View Book of San Francisco, with Bird’s-Eye View & Map

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36. [BIRD’S-EYE VIEW: SAN FRANCISCO]. FREY, Philip & Company-Art Repository (publisher) & Janentzky & Company (sole agent). City and County of San Francisco. Sepia-tone lithograph bird’s-eye view made from photograph, 7.7 x 23.8 cm, folded into original black embossed covers with title on upper cover (Souvenirs San Francisco) and embossed seal of California on back cover, 14 pp. of lithographs illustrating 13 scenes in San Francisco (all but the bird’s-eye view measure 7.7 x 11.7 cm); views fold out in accordion format (7.7 x 164.5 cm), plus Map of the City of San Francisco, uncolored lithograph street map with accompanying text printed on map (federal and state offices, hotels, amusements, and public buildings), one panel on verso of map with printed text within ornate border: 12 Copyright Photographs transferred on to stone by a new process rendering them permanent from Philip Fry [sic] & Co’s Art Repository Sold wholesale by Janentzky & Co. (Sole Agents)...Philadelphia, Pa.; neat line to neat line: 26 x 32 cm; overall sheet size: 28 x 34 cm. [Philadelphia?, ca. 1870 (per Yale)]. Plates: First two images with a bit of light toning. Map: Mild to moderate browning to three sections of the map due to contact with paste used to secure the map into the pocket covers; some splits at folds, and the map section where mounted to covers detached (no losses). Covers: Worn and rubbed. Printed panel on verso of map with blue ink stamp of “C. Beach, Books and Stationery, 5 Montg’y St., S.F.” OCLC locates the Yale copy.
All but the bird’s-eye view at end measure 7.7 x 11.7 cm.

View from California and Powell Streets.

Golden Gate.

Market Street. The scene includes a large sign marking the store of James W. Burnham & Co.; the firm was active in San Francisco 1867-1887.

California Street from Montgomery Street.

Palace Hotel.

Bank of California.

U.S. Branch Mint.

Grand Hotel.

Merchant’s Exchange.

Safe Deposit Building.

At the Cliff House.

Woodward’s Gardens.

City and County of San Francisco. Bird’s eye view. Double page (7.7 x 23.8 cm).

     Regarding the date of this view book, the scenes show only streetcars, and no cable cars, the latter being introduced in 1873. The Market Street scene includes a large sign on the commercial establishment of James W. Burnham & Co., who was active in San Francisco 1867-1887. The Janentzky firm, published from the 1850s to the 1890s and also offered supplies for artists and draftsmen. Janentzky published at least two other similar albums using the same technique, similar format, and medium for them: Souvenirs of California Sceneries (two locations on OCLC: California State Library and Canadian Centre for Architecture, Montreal); and Album of Baltimore (one location on OCLC: Johns Hopkins). Although the map bears the name of Philip Fry & Company’s Art Repository, other entries in OCLC list the name as Philip Frey (among Philip Frey’s productions is an 1876 U.S. Centennial view book). Philip Frey’s view book of Boston touted his use of the “New German process” involving transferring photographic images to lithographic stone. The method was the Glaser-Frey method, using separate stones with oil-based inks, which resulted in a whole series of shades of the same color and a varnished look that create greater illusion of depth. The Frey in the Glaser-Frey process was Charles, rather than Philip, but it appears from material in the Glaser-Frey Collection of American View Books in the Library of Congress that both Philip and Charles Frey worked with Glaser. See Herman Gottfried, Landscapes in American Guides and View-Books (Plymouth, UK: Lexington Books, 2013) & Herman H. Henkle & Herbert Mitchell, “American View Books printed by the Glaser/Frey Lithographic Process” (unpublished paper).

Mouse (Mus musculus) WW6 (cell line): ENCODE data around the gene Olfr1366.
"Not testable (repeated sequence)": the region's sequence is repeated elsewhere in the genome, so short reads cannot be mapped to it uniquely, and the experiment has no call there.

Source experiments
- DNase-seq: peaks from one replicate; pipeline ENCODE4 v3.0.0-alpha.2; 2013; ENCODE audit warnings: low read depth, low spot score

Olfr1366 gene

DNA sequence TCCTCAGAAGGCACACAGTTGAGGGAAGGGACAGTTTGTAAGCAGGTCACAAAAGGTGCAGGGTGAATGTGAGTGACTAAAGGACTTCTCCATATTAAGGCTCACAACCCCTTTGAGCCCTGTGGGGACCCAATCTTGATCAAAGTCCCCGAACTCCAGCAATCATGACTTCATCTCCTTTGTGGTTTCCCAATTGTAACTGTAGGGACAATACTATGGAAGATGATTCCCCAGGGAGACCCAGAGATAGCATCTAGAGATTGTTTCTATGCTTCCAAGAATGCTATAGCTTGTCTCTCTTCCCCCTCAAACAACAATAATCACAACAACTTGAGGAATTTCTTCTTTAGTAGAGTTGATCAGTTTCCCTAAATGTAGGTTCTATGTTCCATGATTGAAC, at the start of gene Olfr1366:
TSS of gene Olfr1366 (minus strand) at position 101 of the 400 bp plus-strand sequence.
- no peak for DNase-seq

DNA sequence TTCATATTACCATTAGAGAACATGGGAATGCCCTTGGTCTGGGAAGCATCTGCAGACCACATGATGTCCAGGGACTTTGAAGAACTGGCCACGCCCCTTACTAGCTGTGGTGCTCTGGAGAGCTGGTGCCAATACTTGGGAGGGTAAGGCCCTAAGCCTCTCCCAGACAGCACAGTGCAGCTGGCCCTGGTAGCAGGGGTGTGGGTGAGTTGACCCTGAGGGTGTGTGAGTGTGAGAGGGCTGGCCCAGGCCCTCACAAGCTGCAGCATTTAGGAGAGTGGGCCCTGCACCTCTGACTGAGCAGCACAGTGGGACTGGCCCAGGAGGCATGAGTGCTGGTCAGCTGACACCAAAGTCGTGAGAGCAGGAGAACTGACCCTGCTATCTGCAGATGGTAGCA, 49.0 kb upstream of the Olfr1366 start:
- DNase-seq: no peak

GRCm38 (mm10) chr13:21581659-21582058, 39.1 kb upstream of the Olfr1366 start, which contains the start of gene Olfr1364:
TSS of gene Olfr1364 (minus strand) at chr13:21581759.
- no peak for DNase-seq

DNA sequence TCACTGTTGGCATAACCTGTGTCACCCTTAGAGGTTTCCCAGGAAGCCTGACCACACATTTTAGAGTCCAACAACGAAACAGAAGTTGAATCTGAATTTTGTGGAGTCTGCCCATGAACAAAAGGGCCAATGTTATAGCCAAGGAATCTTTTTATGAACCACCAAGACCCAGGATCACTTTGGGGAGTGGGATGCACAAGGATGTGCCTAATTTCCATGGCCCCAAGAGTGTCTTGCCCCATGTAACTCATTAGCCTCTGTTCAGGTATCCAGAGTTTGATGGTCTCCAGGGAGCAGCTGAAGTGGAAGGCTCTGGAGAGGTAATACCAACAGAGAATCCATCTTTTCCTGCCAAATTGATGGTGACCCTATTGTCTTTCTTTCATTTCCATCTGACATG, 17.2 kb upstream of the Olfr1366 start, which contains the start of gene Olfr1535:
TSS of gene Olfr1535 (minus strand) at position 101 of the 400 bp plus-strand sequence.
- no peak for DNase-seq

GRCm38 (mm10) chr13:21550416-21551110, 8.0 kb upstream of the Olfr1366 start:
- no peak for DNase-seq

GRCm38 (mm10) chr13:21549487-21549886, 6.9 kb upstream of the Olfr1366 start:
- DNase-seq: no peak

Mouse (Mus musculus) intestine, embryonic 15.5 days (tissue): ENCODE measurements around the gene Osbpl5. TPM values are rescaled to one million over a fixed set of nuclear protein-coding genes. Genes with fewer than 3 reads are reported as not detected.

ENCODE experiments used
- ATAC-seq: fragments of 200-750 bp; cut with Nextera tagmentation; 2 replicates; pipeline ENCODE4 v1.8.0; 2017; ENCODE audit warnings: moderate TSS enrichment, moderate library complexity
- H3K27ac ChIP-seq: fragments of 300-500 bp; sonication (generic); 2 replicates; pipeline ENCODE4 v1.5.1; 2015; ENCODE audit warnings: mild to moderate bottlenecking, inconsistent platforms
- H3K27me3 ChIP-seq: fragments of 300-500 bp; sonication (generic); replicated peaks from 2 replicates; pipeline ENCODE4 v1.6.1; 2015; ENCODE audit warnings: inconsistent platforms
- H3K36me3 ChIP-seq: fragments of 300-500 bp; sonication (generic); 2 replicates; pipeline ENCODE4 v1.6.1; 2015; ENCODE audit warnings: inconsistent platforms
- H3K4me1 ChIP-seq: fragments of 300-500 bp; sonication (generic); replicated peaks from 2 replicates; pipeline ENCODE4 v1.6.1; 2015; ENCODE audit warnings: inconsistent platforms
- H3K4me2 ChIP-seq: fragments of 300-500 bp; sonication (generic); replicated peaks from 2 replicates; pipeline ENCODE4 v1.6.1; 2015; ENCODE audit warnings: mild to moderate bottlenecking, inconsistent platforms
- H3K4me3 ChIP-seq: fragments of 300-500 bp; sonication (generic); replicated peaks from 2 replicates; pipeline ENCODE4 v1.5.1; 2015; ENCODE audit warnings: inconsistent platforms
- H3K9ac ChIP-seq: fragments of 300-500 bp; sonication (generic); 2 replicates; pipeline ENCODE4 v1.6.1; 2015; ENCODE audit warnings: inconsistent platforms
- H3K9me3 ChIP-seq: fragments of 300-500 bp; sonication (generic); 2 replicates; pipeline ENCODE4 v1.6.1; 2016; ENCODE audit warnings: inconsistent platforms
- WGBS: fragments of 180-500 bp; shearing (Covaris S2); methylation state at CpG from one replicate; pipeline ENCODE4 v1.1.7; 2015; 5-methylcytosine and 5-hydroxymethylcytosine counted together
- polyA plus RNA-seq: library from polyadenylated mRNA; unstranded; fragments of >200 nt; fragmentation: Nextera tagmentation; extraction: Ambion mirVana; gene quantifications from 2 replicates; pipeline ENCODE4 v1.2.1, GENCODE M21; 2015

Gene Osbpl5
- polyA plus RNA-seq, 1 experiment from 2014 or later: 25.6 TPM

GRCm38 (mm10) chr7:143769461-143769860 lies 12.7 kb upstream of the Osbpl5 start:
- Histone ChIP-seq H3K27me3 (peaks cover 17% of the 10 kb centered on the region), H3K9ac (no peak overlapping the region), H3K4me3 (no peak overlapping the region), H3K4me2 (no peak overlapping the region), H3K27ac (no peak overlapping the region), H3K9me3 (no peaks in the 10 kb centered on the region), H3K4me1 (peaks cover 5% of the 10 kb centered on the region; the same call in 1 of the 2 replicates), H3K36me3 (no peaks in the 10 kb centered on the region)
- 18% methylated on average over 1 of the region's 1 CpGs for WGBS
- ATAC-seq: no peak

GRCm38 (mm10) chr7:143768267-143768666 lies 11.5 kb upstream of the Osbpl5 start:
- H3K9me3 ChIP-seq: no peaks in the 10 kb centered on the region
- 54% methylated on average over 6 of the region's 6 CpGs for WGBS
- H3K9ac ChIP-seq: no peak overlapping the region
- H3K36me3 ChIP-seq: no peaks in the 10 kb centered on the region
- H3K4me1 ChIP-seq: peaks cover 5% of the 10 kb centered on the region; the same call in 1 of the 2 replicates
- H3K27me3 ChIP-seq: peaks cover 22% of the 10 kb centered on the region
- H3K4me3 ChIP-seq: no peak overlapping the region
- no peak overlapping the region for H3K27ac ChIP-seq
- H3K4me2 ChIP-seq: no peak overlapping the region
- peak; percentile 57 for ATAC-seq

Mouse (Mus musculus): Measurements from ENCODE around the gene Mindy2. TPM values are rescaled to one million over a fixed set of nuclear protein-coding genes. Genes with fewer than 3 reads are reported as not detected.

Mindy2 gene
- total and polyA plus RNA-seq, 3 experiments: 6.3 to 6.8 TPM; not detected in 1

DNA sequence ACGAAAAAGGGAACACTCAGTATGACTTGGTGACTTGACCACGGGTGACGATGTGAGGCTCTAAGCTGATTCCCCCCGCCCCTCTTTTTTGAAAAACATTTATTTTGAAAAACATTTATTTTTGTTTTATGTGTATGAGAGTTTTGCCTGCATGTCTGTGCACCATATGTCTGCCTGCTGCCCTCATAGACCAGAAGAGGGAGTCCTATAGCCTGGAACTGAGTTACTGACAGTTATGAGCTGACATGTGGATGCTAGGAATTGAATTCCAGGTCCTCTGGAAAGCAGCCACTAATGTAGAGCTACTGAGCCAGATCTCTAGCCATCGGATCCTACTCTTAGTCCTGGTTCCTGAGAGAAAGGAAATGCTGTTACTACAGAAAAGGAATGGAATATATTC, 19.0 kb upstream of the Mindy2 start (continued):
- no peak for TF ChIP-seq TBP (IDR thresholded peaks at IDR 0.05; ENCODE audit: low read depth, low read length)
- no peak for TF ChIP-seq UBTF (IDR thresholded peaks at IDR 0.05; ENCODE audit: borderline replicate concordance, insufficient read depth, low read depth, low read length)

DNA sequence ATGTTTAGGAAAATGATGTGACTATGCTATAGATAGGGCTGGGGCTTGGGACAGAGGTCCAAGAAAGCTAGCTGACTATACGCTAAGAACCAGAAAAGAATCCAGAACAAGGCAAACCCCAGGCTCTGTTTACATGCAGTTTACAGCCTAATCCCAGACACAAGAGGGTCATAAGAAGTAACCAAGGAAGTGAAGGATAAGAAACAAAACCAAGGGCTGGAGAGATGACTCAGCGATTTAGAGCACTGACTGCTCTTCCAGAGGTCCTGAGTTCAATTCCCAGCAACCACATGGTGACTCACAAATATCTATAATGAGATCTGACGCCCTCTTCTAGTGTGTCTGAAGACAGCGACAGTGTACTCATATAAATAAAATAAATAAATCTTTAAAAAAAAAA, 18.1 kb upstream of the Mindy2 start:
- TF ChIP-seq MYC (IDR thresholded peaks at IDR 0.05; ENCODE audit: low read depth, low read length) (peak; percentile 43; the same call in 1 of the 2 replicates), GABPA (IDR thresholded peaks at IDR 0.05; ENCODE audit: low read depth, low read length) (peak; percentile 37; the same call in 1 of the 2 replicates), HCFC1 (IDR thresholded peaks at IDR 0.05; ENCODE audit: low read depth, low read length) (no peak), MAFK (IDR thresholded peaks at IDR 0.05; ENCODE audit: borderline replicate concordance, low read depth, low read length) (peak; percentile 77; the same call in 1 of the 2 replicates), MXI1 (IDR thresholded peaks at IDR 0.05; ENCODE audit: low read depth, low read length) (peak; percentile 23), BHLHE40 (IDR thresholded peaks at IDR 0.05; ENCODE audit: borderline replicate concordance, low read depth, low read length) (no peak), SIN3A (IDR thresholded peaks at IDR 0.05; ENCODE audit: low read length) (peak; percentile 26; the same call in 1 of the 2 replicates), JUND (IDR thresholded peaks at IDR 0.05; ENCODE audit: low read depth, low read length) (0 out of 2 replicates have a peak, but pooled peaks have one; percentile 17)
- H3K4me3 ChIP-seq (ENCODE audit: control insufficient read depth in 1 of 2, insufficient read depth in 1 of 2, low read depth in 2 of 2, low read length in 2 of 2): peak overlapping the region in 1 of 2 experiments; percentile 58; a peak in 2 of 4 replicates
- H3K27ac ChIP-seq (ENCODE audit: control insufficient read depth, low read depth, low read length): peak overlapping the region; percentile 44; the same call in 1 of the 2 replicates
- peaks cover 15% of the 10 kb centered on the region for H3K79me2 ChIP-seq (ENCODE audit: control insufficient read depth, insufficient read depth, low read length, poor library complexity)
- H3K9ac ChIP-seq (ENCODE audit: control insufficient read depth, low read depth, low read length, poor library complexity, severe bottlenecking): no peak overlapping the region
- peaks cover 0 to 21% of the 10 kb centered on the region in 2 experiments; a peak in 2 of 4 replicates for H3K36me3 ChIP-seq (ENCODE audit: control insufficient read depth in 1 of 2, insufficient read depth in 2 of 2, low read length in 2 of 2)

Small view books with lithographed illustrations of cities, architecture, and scenery became very popular in the late nineteenth century in the United States. Some of the illustrations were done from photographs, as here, with lithographers making some alterations by adding or deleting details. They rivaled the popularity of bird’s-eye views, and here we have the best of both worlds. This type of production preserves important visual records of larger cities in the United States during the latter part of the nineteenth century.


Sold. Hammer: $225.00; Price Realized: $275.63.

Auction 23 Abstracts

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